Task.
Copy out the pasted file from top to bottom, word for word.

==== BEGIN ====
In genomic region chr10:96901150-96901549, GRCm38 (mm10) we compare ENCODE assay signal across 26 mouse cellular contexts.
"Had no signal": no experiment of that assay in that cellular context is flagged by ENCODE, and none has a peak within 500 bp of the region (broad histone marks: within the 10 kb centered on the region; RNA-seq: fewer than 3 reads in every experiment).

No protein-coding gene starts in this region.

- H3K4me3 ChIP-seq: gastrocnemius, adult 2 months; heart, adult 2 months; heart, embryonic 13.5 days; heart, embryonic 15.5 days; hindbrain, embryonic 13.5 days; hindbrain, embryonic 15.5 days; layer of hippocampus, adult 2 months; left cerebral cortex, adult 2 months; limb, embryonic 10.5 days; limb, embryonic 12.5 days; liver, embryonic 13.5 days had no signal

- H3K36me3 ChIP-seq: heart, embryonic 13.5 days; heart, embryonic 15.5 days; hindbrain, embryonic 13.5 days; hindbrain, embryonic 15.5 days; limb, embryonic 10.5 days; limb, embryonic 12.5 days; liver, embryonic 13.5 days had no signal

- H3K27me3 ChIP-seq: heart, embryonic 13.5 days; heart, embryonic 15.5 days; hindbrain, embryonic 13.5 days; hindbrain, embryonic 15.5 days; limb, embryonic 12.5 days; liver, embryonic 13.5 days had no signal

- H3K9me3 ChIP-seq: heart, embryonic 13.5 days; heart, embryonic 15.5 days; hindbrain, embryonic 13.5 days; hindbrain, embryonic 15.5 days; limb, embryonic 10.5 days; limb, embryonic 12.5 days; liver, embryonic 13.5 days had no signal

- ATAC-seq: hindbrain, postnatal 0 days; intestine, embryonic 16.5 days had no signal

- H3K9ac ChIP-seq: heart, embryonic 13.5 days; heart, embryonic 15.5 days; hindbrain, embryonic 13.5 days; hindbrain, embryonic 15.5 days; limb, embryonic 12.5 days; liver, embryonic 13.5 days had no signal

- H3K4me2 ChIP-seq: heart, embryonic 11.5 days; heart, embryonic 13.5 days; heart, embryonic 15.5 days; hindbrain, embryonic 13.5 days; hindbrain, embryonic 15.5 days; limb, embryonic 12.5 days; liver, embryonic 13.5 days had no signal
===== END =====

In genomic region chr10:96901150-96901549, GRCm38 (mm10) we compare ENCODE assay signal across 26 mouse cellular contexts.
"Had no signal": no experiment of that assay in that cellular context is flagged by ENCODE, and none has a peak within 500 bp of the region (broad histone marks: within the 10 kb centered on the region; RNA-seq: fewer than 3 reads in every experiment).

No protein-coding gene starts in this region.

- H3K4me3 ChIP-seq: gastrocnemius, adult 2 months; heart, adult 2 months; heart, embryonic 13.5 days; heart, embryonic 15.5 days; hindbrain, embryonic 13.5 days; hindbrain, embryonic 15.5 days; layer of hippocampus, adult 2 months; left cerebral cortex, adult 2 months; limb, embryonic 10.5 days; limb, embryonic 12.5 days; liver, embryonic 13.5 days had no signal

- H3K36me3 ChIP-seq: heart, embryonic 13.5 days; heart, embryonic 15.5 days; hindbrain, embryonic 13.5 days; hindbrain, embryonic 15.5 days; limb, embryonic 10.5 days; limb, embryonic 12.5 days; liver, embryonic 13.5 days had no signal

- H3K27me3 ChIP-seq: heart, embryonic 13.5 days; heart, embryonic 15.5 days; hindbrain, embryonic 13.5 days; hindbrain, embryonic 15.5 days; limb, embryonic 12.5 days; liver, embryonic 13.5 days had no signal

- H3K9me3 ChIP-seq: heart, embryonic 13.5 days; heart, embryonic 15.5 days; hindbrain, embryonic 13.5 days; hindbrain, embryonic 15.5 days; limb, embryonic 10.5 days; limb, embryonic 12.5 days; liver, embryonic 13.5 days had no signal

- ATAC-seq: hindbrain, postnatal 0 days; intestine, embryonic 16.5 days had no signal

- H3K9ac ChIP-seq: heart, embryonic 13.5 days; heart, embryonic 15.5 days; hindbrain, embryonic 13.5 days; hindbrain, embryonic 15.5 days; limb, embryonic 12.5 days; liver, embryonic 13.5 days had no signal

- H3K4me2 ChIP-seq: heart, embryonic 11.5 days; heart, embryonic 13.5 days; heart, embryonic 15.5 days; hindbrain, embryonic 13.5 days; hindbrain, embryonic 15.5 days; limb, embryonic 12.5 days; liver, embryonic 13.5 days had no signal